- Rationality: Francis insisted that there must be a rational division of labor within the Curia, that every department must have clearly defined responsibilities, and that “no discastery can attribute to itself the competence of another.”
- Functionality: Combining several smaller offices into one, the pope said, strengthens their ability to perform their functions and also gives them a “greater relevance,” including in terms of external perceptions.
- Modernization: Offices of the Roman Curia, the pope said, must be able to “read the signs of the times,” in the language of the Second Vatican Council, and update their operations and personnel accordingly.
- Sobriety: The pontiff said a “simplification and streamlining” of the Curia is necessary, putting some offices together and eliminating redundant functions within offices. He suggested that some “commissions, academies, committees” and the like may yet be suppressed altogether.
- Subsidiarity: Francis suggested that the specific responsibilities of various offices may be retooled to make their competence clear, in order to promote “autonomy, coordination and subsidiarity.” Within that horizon, he confirmed the traditional role of the Vatican’s Secretariat of State as “the most direct and immediate help to the pope.”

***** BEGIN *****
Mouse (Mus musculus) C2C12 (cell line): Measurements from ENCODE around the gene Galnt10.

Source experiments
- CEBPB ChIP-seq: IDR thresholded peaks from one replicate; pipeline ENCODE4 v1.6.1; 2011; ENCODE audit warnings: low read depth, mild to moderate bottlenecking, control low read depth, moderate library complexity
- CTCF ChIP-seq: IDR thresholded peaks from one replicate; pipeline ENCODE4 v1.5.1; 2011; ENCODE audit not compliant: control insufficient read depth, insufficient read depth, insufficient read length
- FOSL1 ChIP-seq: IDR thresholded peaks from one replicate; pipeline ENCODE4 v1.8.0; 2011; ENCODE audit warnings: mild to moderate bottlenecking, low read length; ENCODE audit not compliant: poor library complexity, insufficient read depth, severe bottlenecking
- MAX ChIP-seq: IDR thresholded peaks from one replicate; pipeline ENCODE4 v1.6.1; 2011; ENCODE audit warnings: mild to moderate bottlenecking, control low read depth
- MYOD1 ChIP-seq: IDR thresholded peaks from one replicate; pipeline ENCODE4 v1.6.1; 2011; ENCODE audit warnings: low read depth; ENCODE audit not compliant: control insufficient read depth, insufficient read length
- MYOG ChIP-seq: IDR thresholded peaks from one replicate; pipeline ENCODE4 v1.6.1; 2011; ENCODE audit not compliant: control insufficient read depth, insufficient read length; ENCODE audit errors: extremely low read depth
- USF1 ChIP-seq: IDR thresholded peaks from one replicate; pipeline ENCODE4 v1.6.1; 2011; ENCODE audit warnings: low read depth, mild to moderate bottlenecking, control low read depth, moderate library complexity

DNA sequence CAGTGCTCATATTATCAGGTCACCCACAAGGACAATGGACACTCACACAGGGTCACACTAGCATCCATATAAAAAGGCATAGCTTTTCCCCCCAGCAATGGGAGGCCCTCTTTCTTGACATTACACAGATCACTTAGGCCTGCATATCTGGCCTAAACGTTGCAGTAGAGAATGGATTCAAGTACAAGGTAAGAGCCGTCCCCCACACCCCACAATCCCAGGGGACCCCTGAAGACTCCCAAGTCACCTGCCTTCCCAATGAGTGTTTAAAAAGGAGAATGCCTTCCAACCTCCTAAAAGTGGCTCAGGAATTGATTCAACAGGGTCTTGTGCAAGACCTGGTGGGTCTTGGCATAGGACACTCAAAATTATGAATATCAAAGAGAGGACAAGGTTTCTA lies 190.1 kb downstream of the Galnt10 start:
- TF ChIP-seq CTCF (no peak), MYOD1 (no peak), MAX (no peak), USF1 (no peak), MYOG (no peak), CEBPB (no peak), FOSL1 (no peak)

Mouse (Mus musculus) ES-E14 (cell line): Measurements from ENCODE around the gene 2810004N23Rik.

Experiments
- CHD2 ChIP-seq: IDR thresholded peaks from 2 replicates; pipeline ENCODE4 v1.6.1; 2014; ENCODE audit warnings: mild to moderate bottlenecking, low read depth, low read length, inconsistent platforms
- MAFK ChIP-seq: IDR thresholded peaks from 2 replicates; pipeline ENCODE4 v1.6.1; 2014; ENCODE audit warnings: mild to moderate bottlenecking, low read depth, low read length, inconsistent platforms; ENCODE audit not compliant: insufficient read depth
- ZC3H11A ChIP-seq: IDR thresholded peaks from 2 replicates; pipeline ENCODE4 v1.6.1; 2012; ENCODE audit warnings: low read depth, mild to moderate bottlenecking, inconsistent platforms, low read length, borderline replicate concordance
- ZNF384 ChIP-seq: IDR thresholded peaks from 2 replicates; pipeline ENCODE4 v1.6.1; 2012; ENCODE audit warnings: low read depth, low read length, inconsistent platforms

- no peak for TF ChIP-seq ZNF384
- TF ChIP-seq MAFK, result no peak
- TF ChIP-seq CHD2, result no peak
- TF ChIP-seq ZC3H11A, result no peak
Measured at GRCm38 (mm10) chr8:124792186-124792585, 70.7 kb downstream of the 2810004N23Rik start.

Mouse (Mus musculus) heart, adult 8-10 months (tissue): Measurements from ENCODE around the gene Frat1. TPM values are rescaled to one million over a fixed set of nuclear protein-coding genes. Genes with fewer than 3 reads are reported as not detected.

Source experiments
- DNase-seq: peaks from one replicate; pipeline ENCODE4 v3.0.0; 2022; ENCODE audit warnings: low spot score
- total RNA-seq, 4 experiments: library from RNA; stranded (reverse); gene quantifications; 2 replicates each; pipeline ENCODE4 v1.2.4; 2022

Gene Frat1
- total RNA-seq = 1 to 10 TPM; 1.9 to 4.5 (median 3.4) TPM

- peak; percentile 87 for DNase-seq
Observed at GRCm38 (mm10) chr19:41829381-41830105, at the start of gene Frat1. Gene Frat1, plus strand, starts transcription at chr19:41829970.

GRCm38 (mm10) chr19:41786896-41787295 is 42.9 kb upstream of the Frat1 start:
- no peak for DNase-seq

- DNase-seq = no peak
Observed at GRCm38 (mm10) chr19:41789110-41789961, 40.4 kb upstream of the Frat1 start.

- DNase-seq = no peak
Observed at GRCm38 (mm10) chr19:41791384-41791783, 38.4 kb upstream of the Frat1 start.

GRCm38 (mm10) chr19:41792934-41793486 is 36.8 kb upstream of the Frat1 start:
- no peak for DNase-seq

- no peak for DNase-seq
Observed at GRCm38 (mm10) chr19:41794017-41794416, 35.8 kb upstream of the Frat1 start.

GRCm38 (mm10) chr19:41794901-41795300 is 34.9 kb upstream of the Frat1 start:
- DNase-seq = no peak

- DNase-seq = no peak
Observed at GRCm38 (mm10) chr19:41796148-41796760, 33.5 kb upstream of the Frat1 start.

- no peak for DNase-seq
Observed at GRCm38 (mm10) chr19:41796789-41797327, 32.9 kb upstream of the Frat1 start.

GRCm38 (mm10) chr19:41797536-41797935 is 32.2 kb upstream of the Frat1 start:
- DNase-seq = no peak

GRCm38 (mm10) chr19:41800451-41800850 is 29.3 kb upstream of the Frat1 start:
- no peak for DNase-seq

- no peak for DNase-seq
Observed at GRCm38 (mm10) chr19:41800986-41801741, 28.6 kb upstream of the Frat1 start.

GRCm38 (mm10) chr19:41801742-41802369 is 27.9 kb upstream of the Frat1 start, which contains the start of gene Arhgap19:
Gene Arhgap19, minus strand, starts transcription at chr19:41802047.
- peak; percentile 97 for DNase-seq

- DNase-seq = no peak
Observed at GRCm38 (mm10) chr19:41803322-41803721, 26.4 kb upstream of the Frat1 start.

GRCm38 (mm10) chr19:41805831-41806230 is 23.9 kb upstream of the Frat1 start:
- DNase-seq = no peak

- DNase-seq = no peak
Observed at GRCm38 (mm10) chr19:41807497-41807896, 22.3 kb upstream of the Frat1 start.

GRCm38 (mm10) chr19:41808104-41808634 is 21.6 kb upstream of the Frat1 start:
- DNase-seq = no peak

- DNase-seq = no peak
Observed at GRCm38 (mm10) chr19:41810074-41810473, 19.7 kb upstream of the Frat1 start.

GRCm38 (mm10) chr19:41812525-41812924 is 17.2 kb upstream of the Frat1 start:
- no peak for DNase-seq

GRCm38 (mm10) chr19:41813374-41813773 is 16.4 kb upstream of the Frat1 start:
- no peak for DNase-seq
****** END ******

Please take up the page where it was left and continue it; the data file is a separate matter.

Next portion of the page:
- Synodality: The pope called for a more collaborative spirit among the various Vatican offices, including regular meetings of department heads, presided over by the pope. He also said that as the number of offices is reduced, it will make regular meetings for the heads of those offices with the pope more possible. Francis insisted that Vatican offices not become “fragmented” and “self-referential.”
- Catholicity: The pope called for Vatican departments to seek personnel from all over the world, including permanent deacons and laity, especially women, and that the Vatican’s workforce must be “multicultural.”
- Professionalism: Francis urged ongoing formation for Vatican personnel in their areas of professional responsibility, and also demanded a complete end to the time-honored practice of “promoting to remove.” (The Latin phrase is promoveatur ut amoveatur.)
- Gradualism: Francis said reform involves discernment, including a period of “steps, testing, corrections, experiments, and temporary approvals” of changes. “It’s not a matter of indecisiveness but the necessary flexibility to reach a real reform.”
The pontiff then ticked off a series of reform steps that have already been taken, including an overhaul of the Vatican’s financial structures, the creation of a new Secretariat for Communications, the two other new dicasteries recently formed, an overhaul of the Church’s annulment process, and more.
In 2014, Pope Francis denounced 15 “spiritual ailments” Vatican bureaucrats suffered in his address to the Roman Curia. Last year he listed the “catalog of virtues” they should show.
The speech to the Roman Curia is traditionally regarded as the informal beginning of the holiday season for the pontiff, which is generally regarded as closing on Jan. 6 with the feast of the Epiphany. On Saturday Francis will preside over Christmas eve celebrations in the Vatican, followed by his noontime “Urbi et Orbe” blessing on Christmas day at noon Rome time.